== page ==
Research Article

Climatic Change, Its Likely Impact on Potato ( Solanum tuberosum L.) Production in Kenya and Plausible Coping Measures   

Jane Muthoni1 , D.O. Nyamongo Nyamongo2 , M. Mbiyu3
1 Kenya Agricultural and Livestock Research Organization. Horticulture Research Institute (KALRO)-Tigoni, P.O Box 338 Limuru 00217, Kenya
2 Kenya Agricultural and Livestock Research Organization. Genetic Resources Research Institute. P. O. Box 30148 00100, Nairobi, Kenya
3 Agricultural Development Corporation. P.O. Box 366 Molo, Kenya
Author    Correspondence author
International Journal of Horticulture, 2017, Vol. 7, No. 14   doi: 10.5376/ijh.2017.07.0014
Received: 01 Jun., 2017    Accepted: 10 Jun., 2017    Published: 06 Jul., 2017
© 2017 BioPublisher Publishing Platform
This is an open access article published under the terms of the Creative Commons Attribution License, which permits unrestricted use, distribution, and reproduction in any medium, provided the original work is properly cited.
Preferred citation for this article:

Muthoni J., Nyamongo D.O., and Mbiyu M., 2017, Climatic change, its likely impact on potato (Solanum tuberosum L.) production in Kenya and plausible coping measures , International Journal of Horticulture, 7(14): 115-123 (doi: 10.5376/ijh.2017.07.0014)


Potato is a cool season crop and plays an important role in Kenya’s economy. The crop is mostly grown under rain-fed conditions. However, most parts of Kenya are warming up in line with global trends and, information on how climate change will impact on potato production is presently lacking. An analysis of the literature in this area shows that changes in climate will lead to shifts in areas suitable for potato production, reduced yields and poorer quality of tubers for processing while demand for potato irrigation is also expected to increase. Distribution of pests (e.g. aphids, potato tuber moth and leaf miners) and diseases (e.g. late blight, bacterial wilt and viruses) are expected to increase since high temperatures allow more cycles of multiplication leading to greater pressure of pests and diseases. Seed potato produced under high vector pressure may degenerate fast due to viral infections. To remain competitive, the potato industry needs to embrace innovative strategies in adapting to climate change. New varieties adapted to extreme weather conditions (heat and drought tolerant) and possessing other desirable traits such as short dormancy, early maturity, pest resistance and/or tolerance will need to be developed. Investments will be required in irrigation infrastructure and in improved storage for both seed and ware potatoes since higher temperatures will most likely make it difficult to keep both seed and ware potatoes from season to season. Agronomic technologies that conserve soil moisture and lower soil temperatures will need to be adopted.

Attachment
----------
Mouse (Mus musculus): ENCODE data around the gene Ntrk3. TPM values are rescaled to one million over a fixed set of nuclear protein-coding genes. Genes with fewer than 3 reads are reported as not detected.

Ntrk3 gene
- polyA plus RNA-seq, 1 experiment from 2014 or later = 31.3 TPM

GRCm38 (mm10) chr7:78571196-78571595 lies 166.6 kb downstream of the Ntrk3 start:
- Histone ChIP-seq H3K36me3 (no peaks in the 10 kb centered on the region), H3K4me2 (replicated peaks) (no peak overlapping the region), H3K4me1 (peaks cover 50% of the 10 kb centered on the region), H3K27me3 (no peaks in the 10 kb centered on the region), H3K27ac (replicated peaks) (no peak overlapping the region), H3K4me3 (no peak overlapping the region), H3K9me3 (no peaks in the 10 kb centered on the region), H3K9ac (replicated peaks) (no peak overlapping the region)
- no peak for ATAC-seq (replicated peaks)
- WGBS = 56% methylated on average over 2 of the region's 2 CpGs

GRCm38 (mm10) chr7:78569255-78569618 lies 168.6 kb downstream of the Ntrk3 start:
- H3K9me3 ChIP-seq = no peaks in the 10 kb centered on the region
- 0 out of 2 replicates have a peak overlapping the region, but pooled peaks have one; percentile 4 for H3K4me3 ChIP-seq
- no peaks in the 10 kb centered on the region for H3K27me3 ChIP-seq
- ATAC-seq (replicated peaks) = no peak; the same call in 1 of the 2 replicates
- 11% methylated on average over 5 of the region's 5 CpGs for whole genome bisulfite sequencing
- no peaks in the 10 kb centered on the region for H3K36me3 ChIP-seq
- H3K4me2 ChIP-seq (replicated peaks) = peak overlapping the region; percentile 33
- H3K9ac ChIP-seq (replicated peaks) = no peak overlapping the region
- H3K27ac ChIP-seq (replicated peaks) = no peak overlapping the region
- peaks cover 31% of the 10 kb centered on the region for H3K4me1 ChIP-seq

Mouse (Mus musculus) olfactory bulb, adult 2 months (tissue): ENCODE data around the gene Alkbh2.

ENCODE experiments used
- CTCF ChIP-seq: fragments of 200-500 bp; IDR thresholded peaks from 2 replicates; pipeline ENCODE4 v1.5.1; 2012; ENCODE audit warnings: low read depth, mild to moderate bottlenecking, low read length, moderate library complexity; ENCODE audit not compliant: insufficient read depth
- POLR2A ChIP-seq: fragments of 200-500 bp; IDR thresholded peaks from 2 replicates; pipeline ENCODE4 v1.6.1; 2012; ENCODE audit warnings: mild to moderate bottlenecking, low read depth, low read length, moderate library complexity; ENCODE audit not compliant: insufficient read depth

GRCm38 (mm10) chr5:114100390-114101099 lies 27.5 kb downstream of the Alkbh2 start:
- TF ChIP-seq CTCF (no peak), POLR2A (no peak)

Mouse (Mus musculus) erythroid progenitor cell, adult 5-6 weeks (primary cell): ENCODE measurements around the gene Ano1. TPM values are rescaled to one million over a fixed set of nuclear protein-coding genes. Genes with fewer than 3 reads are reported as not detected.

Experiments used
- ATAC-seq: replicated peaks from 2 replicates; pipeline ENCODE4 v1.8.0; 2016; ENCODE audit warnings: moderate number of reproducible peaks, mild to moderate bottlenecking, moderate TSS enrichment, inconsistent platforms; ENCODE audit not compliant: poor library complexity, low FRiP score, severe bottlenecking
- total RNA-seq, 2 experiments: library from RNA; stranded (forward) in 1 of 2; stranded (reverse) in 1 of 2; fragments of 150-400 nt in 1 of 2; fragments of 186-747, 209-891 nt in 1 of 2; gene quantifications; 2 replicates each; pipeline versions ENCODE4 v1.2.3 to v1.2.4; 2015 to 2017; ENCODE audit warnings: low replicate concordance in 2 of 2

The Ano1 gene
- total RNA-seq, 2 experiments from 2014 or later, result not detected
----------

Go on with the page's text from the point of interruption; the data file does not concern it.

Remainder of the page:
Climate change; Potato production; Kenya
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International Journal of Horticulture
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